Rules Regarding the Second Workout of the Day After Military PT Sessions

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A competitor bikes during an adventure race in Texas.
A competitor bikes during Adventure Race XII in Del Rio, Texas, April 23, 2016. (Senior Airman Jimmie D. Pike/U.S. Air Force photo)

When it comes to military PT, whether you are active duty or part of an ROTC group in college, you have to be smart about how you manage secondary workouts in the same day.

If you are seeking to prepare adequately for future goals in more challenging units such as special-ops programs, you need to consider a few rules.  Whether you are Army, Navy, Air Force, Marines, Coast Guard or an officer candidate, command or group PT is usually mandatory a few days a week.  Some commands may not require any group PT program; it depends on where you are stationed.

The problem many people have is when the group PT is every other day or a daily event with unknown events, so planning may be difficult. If possible, get to know what you are doing, such as a long run or group PT upper-body, lower-body or full-body event. This way, you can prepare your secondary workout accordingly. 

However, you need to be smart about it and do not go blindly into a second workout of the day without considering the following rules:

1. Avoid back-to-back days of the same muscle groups/events: Try not to do the same muscle group the following day of workouts. For instance, you can arrange what you do in the morning upper-body group PT with a second workout Monday with an upper-body focus. Tuesday can be lower body or cardio only. 

This way, you can rest muscle groups 48 hours for full recovery. You also can avoid two workouts in one day, followed by the same muscle groups the following day, then very likely a group PT again on Wednesday doing that same muscle group again (three days in a row).  

2. Two-a-day rule: In the military, you cannot control what workouts you do with your command PT group. However, you can control the second workout of the day. Make sure you work the same muscle group in the afternoon as you did in morning with the PT group.  

For instance, if you do push-ups and pull-ups/abs in the morning, do that again in the afternoon in the weight room; add more repetitions if you need more PT volume for the day; or just add more cardio if that is a weakness you need to work on to prepare better for future selection programs. Two-a-Day Ideas

3. When in doubt #1 -- non-impact cardio: It is never a bad idea to add in more non-impact cardio (or work on your swimming technique) if you did a big run or ruck in the morning with your PT group. If running four or five miles with your command at an eight-minute mile pace is not that challenging and you need to work on your faster goal pace but need a break from the impact, add in faster non-impact cardio events such as Tabata intervals with bike, elliptical or the rowing machine. Bike, elliptical or rowing pyramids or tough swimming/technique workouts are also a good non-impact cardio event.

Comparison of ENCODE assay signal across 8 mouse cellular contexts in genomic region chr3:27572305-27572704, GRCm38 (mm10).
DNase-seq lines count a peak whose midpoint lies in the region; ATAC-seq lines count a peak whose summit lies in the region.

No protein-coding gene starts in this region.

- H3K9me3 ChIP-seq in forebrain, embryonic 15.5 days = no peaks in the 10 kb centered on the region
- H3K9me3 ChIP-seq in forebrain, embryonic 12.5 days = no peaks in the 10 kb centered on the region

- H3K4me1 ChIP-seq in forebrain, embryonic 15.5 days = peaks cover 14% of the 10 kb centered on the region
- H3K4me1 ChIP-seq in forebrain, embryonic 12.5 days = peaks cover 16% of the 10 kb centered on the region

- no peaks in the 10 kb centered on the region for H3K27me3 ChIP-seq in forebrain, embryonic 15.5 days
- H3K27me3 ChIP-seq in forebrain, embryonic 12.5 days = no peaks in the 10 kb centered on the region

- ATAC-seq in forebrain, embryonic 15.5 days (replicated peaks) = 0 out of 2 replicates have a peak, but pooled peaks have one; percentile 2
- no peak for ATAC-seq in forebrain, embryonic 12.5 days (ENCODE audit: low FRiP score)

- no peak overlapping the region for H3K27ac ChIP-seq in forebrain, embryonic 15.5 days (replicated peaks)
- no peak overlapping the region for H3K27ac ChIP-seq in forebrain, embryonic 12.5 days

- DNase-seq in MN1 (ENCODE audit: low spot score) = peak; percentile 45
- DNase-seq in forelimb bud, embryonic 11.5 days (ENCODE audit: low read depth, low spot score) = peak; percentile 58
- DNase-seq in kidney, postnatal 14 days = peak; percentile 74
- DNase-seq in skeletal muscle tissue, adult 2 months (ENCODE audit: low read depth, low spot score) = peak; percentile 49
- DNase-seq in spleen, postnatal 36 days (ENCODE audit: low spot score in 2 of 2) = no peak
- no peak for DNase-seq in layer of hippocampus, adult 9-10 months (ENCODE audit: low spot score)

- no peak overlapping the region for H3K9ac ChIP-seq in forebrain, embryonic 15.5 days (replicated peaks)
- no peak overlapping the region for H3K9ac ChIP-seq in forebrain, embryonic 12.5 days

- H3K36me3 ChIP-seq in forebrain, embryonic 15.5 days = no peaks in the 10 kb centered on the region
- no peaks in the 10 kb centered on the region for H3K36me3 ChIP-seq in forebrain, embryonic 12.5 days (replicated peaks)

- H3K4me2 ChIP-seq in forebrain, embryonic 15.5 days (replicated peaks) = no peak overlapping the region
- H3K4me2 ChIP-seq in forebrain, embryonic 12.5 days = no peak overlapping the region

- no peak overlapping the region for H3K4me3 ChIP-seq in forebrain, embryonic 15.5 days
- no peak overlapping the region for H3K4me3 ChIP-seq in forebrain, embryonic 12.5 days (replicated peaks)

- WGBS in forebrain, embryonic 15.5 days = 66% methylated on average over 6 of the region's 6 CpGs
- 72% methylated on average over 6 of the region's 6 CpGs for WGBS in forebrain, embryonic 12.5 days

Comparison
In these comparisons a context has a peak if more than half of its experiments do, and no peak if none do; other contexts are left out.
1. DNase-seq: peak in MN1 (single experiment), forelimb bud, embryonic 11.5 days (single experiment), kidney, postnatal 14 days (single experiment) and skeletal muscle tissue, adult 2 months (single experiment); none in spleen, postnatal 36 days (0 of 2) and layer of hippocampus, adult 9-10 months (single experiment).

4. When in doubt #2 -- more running: It is never a bad idea to add in more fast running if you did a big run or ruck in the morning with your PT group.  If running four or five miles with your command at an eight-minute mile pace is not that challenging and you need to work on your faster goal pace, it is a good idea to add in faster running workouts later in the day.

Consider quarter-mile or half-mile runs at your goal pace for timed runs (maybe six- to seven-minute mile pace) in order to maintain or build your speed from slower-paced events done with the PT group. Mix in some sprints (speed/agility), too, especially now with a variety of new testing events being developed throughout the military branches.  

5. When in doubt -- add a mobility day: When in doubt for a second workout of the day, do the non-impact mobility day, such as bike, elliptical, row or swim with stretching and foam rolling.

For instance:

Repeat 5 times

5 minutes of bike, elliptical, row (any speed variety)

5 minutes foam roller, stretch, massage tool

If a pool is available, add in a 10-minute swim, a 10-minute tread and a 10-minute dynamic stretch session in chest-deep water to loosen up the legs, hips and lower back. Adding a mobility day on the day between the group PT sessions is always a great option.

6. Do not forget weekends. You should have a rest day somewhere in the week or weekend. Or at least have an easy mobility day as mentioned above, but you also can make the weekend a tougher/longer workout to make up on such events as swimming, longer runs, harder PTs or rucking. Those tend to take more time. During the work or school year, it can be difficult to get this amount of time in the week when the schedule is busy. Take advantage of the weekend.

Stew Smith is a former Navy SEAL and fitness author certified as a Strength and Conditioning Specialist (CSCS) with the National Strength and Conditioning Association. Visit his Fitness eBook store if you’re looking to start a workout program to create a healthy lifestyle. Send your fitness questions to stew@stewsmith.com.

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